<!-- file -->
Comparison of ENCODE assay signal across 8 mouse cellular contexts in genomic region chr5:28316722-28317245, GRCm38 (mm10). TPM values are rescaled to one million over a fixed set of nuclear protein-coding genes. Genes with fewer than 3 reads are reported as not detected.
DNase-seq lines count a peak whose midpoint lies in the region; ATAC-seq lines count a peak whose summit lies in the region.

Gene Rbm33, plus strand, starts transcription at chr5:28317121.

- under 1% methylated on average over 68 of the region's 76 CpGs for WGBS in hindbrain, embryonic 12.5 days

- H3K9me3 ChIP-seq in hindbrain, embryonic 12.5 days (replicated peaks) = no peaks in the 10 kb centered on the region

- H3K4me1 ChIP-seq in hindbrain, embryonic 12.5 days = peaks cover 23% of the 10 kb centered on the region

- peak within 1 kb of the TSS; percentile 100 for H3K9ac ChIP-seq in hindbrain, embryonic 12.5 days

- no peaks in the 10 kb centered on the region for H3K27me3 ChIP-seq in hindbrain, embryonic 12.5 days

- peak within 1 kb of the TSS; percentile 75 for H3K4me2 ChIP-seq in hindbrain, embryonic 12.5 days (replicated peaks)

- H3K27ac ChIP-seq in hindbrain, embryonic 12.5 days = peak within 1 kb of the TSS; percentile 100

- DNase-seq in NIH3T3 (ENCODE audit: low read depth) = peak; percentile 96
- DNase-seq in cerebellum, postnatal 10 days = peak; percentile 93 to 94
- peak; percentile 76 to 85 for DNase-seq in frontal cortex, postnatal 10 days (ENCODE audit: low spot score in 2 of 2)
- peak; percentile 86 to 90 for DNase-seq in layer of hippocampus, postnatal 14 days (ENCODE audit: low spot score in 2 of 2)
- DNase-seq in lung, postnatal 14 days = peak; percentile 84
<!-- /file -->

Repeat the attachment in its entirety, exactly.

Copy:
Comparison of ENCODE assay signal across 8 mouse cellular contexts in genomic region chr5:28316722-28317245, GRCm38 (mm10). TPM values are rescaled to one million over a fixed set of nuclear protein-coding genes. Genes with fewer than 3 reads are reported as not detected.
DNase-seq lines count a peak whose midpoint lies in the region; ATAC-seq lines count a peak whose summit lies in the region.

Gene Rbm33, plus strand, starts transcription at chr5:28317121.

- under 1% methylated on average over 68 of the region's 76 CpGs for WGBS in hindbrain, embryonic 12.5 days

- H3K9me3 ChIP-seq in hindbrain, embryonic 12.5 days (replicated peaks) = no peaks in the 10 kb centered on the region

- H3K4me1 ChIP-seq in hindbrain, embryonic 12.5 days = peaks cover 23% of the 10 kb centered on the region

- peak within 1 kb of the TSS; percentile 100 for H3K9ac ChIP-seq in hindbrain, embryonic 12.5 days

- no peaks in the 10 kb centered on the region for H3K27me3 ChIP-seq in hindbrain, embryonic 12.5 days

- peak within 1 kb of the TSS; percentile 75 for H3K4me2 ChIP-seq in hindbrain, embryonic 12.5 days (replicated peaks)

- H3K27ac ChIP-seq in hindbrain, embryonic 12.5 days = peak within 1 kb of the TSS; percentile 100

- DNase-seq in NIH3T3 (ENCODE audit: low read depth) = peak; percentile 96
- DNase-seq in cerebellum, postnatal 10 days = peak; percentile 93 to 94
- peak; percentile 76 to 85 for DNase-seq in frontal cortex, postnatal 10 days (ENCODE audit: low spot score in 2 of 2)
- peak; percentile 86 to 90 for DNase-seq in layer of hippocampus, postnatal 14 days (ENCODE audit: low spot score in 2 of 2)
- DNase-seq in lung, postnatal 14 days = peak; percentile 84